David is a tech journalist who loves old-school adventure games, techno and the Beastie Boys. He's currently on the finance beat. David is a tech journalist who loves old-school adventure games, techno and the Beastie Boys. He's currently on the finance beat.
The United States is likely to have missed out on around $1.7 billion by auctioning off seized Bitcoin way too soon.
Using back-dated market rates, cryptocurrency enthusiast Jameson Lopp built a handy portal to estimate the amount of money those sales have generated since 2014.
Introducing the US Marshals Bitcoin Auction realtime schadenfreude tracker. As of today, the Marshals have missed out on over 1.7 billion dollars by selling early.https://t.co/jn6hAMbj1I
— Jameson Lopp (@lopp) February 9, 2020
US authorities have seized 185,230 BTC through criminal investigations between 2014 and now, including an auction for 3,813 BTC that runs throughout February.
Let’s say, though, that the US Marshals held onto all of the Bitcoin seized over the past six years. Pretend they smartly sold them yesterday when the price of BTC hit $10,000 once more — they would’ve netted a groin-thumping $1.85 billion.
Instead, Hard Fork re-ran Lopp’s numbers to gauge the approximate price of each BTC auctioned by the US Marshals. As it turns out, it’s probable they’ve sold Bitcoins for just $818 each, on average.
So, Bitcoin sold by the US Marshals has earned them roughly $151 million, according to Lopp’s portal. If this is the case, it would indeed mean the US government has short-changed itself roughly $1.7 billion by refusing to hold.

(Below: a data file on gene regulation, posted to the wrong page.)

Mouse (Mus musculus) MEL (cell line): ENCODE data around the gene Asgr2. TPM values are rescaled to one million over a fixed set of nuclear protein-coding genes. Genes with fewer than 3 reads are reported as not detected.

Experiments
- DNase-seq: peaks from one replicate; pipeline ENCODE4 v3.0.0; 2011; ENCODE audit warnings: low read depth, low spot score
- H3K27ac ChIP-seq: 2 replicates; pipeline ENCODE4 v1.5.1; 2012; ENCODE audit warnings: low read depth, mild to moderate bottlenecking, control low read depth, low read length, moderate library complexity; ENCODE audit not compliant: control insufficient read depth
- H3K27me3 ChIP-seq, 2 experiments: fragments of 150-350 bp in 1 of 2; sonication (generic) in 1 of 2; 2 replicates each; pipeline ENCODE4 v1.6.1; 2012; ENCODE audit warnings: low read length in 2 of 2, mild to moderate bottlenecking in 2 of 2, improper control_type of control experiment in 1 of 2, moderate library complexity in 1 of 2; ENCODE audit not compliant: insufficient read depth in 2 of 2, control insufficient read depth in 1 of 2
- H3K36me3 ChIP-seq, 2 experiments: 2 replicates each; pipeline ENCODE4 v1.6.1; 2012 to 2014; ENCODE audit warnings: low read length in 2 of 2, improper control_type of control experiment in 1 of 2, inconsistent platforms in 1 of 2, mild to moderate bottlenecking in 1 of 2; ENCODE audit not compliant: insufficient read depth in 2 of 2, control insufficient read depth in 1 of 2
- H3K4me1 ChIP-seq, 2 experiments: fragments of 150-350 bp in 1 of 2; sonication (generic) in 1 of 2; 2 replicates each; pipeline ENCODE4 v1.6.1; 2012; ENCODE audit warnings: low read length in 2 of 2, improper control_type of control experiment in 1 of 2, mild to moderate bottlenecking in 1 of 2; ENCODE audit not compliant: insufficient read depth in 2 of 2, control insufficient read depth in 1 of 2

The UK auctions Bitcoin a little better
UK police are also in the business of auctioning criminally-seized cryptocurrency, having conducted BTC auctions for the first time late last year.
In September, Hard Fork reported that Wilsons Auctions sold Bitcoin on behalf of the Crown to generate $369,000. On average, 1 BTC sold for $8,365, 0.5 BTC for $4,236, and 0.25 BTC for $2,426.
At the time, Bitcoin traded on cryptocurrency exchanges for a little over $8,000, which means the UK generally finalized those auctions at above market rates.
Bulgaria’s government however appears to do it better than both the US and the UK, which had been long-rumored to be sitting on 200,000 BTC ($2 billion) seized from criminals.
Eventually, local media reports indicated the full amount of cryptocurrency was actually sold to several sovereign wealth funds and Asian investors for around $16,000 each, which is a helluva lot more than $818.
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